I will give the final word to Rose Holz, professor of "gender studies" at the University of Nebraska, Lincoln. In her The Birth Control Clinic in a Marketplace World, in which she discusses "the new collaboration between [abortion and birth control] clinics and [pharmaceutical] manufacturers," she writes: "[I]t is clear that a dramatic new relationship [is] now emerging between Planned Parenthood and the pharmaceutical manufacturing industry... [T]he organization at all its levels saw in pharmaceutical companies an amazing source of power...".
 Jennifer Bendery, "GOP Probe Into Planned Parenthood Funding Comes Up Empty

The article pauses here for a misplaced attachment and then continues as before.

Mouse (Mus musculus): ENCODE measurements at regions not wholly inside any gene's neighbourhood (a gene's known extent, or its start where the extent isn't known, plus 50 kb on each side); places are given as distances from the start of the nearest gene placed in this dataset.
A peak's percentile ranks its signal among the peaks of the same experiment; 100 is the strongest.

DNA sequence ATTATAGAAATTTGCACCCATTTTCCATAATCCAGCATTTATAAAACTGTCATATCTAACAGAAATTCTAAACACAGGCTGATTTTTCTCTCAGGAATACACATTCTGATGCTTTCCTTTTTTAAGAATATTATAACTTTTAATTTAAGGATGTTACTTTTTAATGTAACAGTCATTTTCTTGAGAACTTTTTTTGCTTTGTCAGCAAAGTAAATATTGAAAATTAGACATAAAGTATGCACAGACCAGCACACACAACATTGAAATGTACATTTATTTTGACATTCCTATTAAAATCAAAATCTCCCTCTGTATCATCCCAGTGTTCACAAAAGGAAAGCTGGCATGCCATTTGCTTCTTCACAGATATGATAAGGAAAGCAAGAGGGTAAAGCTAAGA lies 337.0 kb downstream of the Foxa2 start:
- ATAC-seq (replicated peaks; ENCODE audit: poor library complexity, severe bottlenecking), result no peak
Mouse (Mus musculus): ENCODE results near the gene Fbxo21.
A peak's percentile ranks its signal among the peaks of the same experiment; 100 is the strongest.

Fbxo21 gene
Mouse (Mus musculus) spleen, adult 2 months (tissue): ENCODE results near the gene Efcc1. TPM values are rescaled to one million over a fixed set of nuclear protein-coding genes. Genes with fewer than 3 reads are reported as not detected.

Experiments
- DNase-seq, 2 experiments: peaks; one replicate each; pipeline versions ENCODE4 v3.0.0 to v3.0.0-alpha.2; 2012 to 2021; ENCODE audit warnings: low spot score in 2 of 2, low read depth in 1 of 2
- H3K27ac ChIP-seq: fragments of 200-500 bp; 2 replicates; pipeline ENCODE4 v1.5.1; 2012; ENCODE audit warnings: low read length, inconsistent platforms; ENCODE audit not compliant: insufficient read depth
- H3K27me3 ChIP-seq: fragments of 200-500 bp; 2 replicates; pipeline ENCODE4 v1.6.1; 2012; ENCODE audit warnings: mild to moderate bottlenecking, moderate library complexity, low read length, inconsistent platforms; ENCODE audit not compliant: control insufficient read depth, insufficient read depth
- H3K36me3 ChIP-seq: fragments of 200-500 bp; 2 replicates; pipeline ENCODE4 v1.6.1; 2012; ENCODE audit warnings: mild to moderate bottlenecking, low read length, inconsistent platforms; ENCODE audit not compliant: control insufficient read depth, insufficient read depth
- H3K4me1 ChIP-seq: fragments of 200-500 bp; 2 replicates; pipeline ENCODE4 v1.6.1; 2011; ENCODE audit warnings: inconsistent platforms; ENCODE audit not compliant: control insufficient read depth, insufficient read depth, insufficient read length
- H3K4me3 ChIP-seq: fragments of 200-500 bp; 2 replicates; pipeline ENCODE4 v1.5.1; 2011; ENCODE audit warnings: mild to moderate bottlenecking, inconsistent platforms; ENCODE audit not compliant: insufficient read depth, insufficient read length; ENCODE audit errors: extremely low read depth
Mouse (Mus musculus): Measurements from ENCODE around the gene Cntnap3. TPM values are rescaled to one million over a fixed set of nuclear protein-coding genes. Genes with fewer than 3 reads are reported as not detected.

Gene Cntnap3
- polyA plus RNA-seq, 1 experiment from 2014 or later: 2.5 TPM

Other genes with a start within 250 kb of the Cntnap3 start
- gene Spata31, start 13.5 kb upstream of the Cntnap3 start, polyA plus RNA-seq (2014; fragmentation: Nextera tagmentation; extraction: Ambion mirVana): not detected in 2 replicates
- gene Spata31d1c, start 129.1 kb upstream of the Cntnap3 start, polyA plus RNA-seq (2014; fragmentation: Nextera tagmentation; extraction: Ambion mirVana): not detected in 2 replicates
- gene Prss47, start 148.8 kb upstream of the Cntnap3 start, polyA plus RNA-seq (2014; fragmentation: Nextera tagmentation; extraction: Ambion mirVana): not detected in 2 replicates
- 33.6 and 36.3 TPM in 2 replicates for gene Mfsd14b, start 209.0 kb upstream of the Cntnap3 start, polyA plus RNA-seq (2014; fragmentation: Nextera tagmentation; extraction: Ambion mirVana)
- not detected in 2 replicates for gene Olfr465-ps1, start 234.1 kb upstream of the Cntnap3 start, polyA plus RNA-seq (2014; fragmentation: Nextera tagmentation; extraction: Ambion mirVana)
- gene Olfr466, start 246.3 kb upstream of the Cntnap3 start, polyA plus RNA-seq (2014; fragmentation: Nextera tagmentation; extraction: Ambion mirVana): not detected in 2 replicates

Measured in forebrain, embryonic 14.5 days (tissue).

Jason Chaffetz Says He's Found No Evidence of Wrongdoing by the Family Planning Provider," Huffington Post, Oct. 8, 2015, updated Oct. 9, 2015, <http://www.huffingtonpost.com/entry/jason-chaffetz-planned-parenthood-funding_5616ed01e4b0dbb8000de134?utm_hp_ref=politics>.
 "The Occupy Movement: Where It Came From and Where It's Going," Politics and Policy, <http://politicsandpolicy.org/article/occupy-movement-where-it-came-and-where-its-going>.
 "Rep. Jason Chaffetz," Open Secrets [dot] org, <https://www.opensecrets.org/politicians/industries.php?cycle=2016&cid=N00028958&type=I&newmem=N>.
 Ibid. Chaffetz received $5,000 each from contributors in the latter two categories. $28,000/$5,000=5.6 and $38,500/$5,000-7.7.
 "General Health Care," Planned Parenthood, <https://www.plannedparenthood.org/learn/general-health-care>.